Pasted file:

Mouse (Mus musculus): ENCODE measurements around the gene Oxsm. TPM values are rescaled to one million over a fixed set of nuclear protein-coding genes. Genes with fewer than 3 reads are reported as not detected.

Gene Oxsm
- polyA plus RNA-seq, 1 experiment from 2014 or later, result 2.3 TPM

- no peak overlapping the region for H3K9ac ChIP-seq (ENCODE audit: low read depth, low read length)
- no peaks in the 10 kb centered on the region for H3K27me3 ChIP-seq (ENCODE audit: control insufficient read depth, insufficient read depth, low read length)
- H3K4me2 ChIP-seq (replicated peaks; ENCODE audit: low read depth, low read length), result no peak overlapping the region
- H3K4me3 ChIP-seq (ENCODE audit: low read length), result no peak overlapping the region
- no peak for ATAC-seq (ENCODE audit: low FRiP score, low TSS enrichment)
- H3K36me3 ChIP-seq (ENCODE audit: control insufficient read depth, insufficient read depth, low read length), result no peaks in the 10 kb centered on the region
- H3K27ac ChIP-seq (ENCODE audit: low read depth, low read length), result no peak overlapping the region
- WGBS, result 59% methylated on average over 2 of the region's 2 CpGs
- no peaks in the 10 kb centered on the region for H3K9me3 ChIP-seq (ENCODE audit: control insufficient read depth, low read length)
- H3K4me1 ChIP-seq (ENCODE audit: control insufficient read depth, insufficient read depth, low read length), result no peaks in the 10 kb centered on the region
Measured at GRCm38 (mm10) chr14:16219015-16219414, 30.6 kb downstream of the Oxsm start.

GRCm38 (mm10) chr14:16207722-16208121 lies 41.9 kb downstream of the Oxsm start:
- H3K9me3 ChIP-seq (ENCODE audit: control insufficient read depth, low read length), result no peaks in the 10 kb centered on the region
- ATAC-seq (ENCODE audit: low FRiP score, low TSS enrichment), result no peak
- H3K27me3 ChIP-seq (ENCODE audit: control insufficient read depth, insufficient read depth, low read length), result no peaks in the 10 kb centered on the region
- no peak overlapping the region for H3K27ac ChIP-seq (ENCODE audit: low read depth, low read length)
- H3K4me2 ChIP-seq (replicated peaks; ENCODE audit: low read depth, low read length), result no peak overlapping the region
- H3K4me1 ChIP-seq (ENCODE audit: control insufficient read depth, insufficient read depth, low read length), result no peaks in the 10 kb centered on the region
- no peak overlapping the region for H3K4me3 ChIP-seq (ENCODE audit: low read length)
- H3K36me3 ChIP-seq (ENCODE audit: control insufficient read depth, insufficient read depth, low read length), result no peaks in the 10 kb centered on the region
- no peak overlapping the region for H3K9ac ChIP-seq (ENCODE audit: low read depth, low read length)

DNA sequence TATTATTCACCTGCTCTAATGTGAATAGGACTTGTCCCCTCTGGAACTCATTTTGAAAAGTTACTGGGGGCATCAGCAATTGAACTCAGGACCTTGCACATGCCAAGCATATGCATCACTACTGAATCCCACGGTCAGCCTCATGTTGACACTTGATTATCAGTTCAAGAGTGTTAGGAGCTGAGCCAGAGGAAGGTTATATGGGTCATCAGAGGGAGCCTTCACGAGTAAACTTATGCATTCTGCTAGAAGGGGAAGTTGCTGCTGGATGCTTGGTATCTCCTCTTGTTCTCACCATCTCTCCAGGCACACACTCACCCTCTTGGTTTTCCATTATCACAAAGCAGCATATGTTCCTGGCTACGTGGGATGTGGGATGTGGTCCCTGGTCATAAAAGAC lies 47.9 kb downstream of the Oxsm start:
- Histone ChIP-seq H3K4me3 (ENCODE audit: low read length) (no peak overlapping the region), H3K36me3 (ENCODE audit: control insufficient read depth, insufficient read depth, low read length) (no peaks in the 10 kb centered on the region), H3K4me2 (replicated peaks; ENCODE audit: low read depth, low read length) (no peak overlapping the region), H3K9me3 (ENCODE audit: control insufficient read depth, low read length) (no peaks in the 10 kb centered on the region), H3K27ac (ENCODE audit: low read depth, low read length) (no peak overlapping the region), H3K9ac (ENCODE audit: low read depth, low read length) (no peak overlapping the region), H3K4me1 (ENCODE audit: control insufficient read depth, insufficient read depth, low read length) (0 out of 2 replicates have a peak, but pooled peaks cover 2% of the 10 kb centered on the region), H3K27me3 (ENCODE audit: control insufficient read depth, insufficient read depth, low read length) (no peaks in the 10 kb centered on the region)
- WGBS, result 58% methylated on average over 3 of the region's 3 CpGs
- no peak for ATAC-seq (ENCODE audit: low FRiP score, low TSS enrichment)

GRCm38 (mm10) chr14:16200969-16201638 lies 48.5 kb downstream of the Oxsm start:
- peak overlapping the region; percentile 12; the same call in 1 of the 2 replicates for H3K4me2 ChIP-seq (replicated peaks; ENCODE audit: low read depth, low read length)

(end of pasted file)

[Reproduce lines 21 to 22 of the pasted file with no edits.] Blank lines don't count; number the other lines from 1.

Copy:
- H3K4me1 ChIP-seq (ENCODE audit: control insufficient read depth, insufficient read depth, low read length), result no peaks in the 10 kb centered on the region
- no peak overlapping the region for H3K4me3 ChIP-seq (ENCODE audit: low read length)